Unfortunately, we haven't done much to optimize the prime mover of the fluids within the system, the circulators. Our pumps still think our buildings are at design condition every time they are called upon to operate. Without the use of a pressure-activated bypass, this can and quite often does result in the system zone valves acting in the role of pressure-activated bypasses. The only problem with this scenario is that we are then dumping unwanted, unneeded, extremely expensive heat into the conditioned spaces, significantly overheating the spaces and wasting thermal and electrical energy.

It has been my personal experience that the majority of complaints associated with the operation of comfort systems is discomfort due to overheating. Generally speaking, if people are complaining because they are cold, there is a failed component in the system. If they are uncomfortably warm, it is due to design deficiencies.

So, how does one address this problem? Previously, the contractor could install two pumps of 50% capacity and stage their operation based on ambient temperature. This is a lot better than the one-size-fits-all method, but it still is overkill during certain times of the heating season. Alternatively, the contractor could install a pressure-activated bypass and help eliminate the bypass conditions occurring through the zone valves at the point of use.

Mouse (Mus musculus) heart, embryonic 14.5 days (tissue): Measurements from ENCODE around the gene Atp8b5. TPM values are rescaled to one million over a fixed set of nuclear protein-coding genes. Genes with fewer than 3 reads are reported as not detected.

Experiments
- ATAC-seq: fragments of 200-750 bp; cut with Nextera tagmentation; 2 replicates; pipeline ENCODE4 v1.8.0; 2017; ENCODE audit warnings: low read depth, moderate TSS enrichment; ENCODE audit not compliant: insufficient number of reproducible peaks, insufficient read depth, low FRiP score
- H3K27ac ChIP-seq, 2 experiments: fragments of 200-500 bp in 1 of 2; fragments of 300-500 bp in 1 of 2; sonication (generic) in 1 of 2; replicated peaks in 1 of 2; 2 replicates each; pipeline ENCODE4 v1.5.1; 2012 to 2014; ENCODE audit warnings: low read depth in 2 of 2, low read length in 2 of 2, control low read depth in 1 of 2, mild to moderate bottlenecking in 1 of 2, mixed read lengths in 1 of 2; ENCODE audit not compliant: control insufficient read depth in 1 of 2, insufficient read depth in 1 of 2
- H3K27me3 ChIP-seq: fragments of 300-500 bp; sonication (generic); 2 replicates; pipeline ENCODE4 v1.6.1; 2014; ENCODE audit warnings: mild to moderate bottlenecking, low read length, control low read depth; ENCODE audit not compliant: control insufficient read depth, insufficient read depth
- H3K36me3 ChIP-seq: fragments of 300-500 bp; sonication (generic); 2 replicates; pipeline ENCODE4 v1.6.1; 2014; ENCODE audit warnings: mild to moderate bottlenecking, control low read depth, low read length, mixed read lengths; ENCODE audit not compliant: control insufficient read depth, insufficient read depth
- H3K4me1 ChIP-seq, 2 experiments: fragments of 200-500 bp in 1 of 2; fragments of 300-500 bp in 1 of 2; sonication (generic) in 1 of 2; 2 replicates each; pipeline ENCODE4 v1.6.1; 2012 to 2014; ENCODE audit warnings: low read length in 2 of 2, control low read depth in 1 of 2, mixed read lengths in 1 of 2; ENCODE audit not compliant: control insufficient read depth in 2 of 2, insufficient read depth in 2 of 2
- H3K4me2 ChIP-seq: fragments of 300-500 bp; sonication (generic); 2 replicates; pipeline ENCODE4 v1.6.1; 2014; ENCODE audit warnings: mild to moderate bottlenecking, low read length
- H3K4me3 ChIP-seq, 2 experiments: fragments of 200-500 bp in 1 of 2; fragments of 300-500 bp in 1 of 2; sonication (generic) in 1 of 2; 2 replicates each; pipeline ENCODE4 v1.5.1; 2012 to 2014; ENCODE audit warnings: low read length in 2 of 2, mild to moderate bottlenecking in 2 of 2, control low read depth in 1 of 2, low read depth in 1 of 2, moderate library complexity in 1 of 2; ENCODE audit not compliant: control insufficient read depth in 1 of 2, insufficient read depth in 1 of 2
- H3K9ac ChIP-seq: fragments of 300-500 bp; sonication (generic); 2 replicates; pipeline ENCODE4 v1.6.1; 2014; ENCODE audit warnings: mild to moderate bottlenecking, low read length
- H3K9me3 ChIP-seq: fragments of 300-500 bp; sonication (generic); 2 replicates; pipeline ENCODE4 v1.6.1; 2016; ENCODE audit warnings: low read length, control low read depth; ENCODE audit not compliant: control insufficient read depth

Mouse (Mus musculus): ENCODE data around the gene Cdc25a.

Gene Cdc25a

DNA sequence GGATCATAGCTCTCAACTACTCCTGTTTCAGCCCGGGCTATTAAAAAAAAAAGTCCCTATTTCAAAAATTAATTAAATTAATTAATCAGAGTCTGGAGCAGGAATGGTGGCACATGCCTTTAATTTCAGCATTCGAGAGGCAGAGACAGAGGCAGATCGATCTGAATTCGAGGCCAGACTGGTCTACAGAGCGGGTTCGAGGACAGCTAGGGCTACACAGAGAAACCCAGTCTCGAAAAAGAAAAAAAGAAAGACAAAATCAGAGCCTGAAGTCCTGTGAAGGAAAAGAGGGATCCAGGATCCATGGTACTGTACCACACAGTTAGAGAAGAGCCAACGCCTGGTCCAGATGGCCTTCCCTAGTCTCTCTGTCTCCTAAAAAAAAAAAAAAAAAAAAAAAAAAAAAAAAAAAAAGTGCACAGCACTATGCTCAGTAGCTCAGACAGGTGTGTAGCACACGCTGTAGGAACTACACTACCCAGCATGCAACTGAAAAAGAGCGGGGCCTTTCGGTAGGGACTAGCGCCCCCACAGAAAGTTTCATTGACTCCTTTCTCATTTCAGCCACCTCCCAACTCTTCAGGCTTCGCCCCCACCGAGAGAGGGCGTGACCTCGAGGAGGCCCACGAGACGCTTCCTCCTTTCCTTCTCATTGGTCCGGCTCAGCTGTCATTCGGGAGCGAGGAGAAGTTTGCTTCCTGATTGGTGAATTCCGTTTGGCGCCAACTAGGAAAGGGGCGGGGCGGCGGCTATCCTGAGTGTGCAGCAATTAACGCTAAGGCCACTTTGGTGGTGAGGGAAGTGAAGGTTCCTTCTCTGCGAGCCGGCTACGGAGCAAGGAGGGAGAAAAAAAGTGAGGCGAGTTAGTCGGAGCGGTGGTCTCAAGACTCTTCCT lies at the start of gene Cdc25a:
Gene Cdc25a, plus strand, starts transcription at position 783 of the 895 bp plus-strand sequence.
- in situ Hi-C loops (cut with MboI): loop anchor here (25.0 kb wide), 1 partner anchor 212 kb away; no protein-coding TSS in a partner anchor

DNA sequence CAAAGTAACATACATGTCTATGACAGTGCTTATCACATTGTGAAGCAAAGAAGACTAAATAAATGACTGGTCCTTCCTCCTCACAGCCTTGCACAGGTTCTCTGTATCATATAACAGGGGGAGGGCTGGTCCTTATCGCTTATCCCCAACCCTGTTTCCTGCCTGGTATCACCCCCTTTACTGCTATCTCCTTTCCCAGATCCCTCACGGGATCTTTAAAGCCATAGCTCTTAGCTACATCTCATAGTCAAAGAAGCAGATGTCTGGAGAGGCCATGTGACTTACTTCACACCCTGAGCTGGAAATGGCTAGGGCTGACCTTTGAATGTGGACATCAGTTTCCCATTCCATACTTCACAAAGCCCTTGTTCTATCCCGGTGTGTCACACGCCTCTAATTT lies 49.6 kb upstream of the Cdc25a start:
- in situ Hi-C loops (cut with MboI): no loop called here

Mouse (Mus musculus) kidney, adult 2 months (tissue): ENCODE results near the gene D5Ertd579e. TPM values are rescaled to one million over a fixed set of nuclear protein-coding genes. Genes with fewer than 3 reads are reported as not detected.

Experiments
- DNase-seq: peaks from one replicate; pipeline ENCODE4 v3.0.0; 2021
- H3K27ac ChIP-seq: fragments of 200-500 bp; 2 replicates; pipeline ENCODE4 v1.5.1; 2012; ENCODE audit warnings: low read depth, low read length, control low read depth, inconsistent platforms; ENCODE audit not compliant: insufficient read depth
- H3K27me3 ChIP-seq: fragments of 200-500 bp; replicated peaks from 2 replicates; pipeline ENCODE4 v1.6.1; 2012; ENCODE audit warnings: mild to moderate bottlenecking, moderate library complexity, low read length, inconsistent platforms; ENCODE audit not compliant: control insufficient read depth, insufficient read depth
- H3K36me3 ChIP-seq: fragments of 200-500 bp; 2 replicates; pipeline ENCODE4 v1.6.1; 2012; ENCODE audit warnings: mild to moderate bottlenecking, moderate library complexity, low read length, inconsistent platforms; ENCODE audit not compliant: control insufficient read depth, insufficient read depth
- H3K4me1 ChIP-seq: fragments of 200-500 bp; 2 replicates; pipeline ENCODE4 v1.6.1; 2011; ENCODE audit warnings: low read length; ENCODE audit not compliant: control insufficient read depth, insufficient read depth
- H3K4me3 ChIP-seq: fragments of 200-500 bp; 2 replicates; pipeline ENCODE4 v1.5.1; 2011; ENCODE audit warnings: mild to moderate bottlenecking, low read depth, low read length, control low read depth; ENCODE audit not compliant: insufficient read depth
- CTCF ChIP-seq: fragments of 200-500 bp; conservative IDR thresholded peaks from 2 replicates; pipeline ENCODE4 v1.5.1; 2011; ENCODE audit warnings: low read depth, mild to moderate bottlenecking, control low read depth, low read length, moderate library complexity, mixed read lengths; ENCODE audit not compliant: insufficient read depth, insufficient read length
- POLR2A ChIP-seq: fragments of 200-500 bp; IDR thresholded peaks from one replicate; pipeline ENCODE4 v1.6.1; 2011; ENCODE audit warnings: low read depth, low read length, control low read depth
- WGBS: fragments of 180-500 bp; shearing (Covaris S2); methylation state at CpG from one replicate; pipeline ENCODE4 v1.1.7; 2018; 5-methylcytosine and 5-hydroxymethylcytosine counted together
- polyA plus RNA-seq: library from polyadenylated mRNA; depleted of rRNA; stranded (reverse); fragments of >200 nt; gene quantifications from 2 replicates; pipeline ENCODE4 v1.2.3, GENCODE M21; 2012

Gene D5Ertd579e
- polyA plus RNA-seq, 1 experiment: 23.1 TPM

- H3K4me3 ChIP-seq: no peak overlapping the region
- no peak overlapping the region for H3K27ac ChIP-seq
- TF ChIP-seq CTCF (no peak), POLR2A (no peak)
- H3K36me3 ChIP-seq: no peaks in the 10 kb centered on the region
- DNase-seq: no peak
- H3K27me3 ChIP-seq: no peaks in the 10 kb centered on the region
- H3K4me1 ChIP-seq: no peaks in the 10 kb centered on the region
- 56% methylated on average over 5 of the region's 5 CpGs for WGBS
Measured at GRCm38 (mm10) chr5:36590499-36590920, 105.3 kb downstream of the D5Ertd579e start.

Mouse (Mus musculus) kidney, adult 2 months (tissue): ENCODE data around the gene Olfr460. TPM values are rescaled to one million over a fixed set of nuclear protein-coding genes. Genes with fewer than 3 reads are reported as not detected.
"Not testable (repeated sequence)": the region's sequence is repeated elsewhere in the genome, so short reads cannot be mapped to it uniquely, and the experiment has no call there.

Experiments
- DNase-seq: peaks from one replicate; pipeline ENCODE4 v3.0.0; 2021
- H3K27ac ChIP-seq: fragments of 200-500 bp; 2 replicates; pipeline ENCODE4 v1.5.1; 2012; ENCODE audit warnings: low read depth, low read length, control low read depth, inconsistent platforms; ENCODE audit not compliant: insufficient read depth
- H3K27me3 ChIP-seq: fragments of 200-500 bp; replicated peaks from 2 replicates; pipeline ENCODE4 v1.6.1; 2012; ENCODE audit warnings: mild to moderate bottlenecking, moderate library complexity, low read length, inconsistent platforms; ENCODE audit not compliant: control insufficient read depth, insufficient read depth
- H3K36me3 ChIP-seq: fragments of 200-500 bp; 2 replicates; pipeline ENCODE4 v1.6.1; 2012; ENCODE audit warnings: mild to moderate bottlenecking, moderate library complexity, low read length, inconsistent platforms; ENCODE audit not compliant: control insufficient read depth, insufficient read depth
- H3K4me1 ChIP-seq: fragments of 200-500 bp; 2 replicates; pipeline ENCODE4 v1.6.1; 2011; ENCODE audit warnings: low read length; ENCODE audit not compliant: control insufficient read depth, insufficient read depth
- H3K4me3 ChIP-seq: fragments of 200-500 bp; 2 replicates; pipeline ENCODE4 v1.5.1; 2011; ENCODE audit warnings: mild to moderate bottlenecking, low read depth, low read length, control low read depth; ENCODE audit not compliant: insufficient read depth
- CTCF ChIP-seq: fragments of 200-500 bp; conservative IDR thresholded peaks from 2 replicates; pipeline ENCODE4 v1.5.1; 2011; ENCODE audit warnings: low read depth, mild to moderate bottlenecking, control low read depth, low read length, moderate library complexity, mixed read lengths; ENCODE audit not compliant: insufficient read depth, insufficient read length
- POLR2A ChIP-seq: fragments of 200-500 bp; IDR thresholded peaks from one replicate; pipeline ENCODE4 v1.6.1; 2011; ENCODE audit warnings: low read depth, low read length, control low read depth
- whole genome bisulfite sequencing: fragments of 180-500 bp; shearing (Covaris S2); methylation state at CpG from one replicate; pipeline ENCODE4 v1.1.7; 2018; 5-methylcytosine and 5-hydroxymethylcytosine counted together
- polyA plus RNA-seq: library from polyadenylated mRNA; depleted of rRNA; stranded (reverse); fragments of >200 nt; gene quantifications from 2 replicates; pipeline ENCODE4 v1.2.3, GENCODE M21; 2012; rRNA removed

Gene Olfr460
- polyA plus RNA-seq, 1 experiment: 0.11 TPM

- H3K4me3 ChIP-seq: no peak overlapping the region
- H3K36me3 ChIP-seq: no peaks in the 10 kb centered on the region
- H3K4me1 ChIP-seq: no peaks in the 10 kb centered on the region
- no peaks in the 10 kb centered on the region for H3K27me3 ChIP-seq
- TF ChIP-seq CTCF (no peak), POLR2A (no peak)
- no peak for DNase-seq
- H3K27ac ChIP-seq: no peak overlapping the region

Thinking about how to modulate pump capacity, ideally speaking, the circulator would have the ability to “see” real time energy loads and modulate its output to match system demand. This would eliminate the continuous zone valve bypass scenario we just discussed; it would lessen the chances of excess velocity through the few open zones calling for heat during the shoulder seasons, and the associated hydraulic erosion associated with that operation; and it would virtually eliminate thousands of dollars of wasted electricity associated with the one-size-fits-all parasitic costs of operating the pump. I should note that this “intelligence” has been available for quite some time from manufacturers of variable frequency drives, such as Siemens, Honeywell and Danfoss, but its application, however, was limited to three-phase pump motors in the range of 1½-HP and larger. That's not what the smaller, light commercial, multifamily market really needed.

Enter German pump manufacturer Wilo. They recently introduced a line of 220V, single-phase, UL-approved wet rotor circulators in the North American market with the ability to control their ECM motors on a variable-speed basis, thereby matching the circulator's output to real-time demand. This results in a significant reduction in electrical energy used, eliminating zone valve bypass and the associated waste of thermal energy on the distribution side of the system, and the unnecessary excess wear and tear associated with bypass and excess pump capacity at less than design conditions.

Tune in next month as we continue our journey into the correct sizing of the state-of-the-art circulators in retrofit applications. Until then, Happy Flat Pump Curve Hydronicing.

Mark Eatherton is a Denver-based hydronics contractor. He can be reached via e-mail at [email protected] or by phone at 303/778-7772.

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TAGS: Hydronics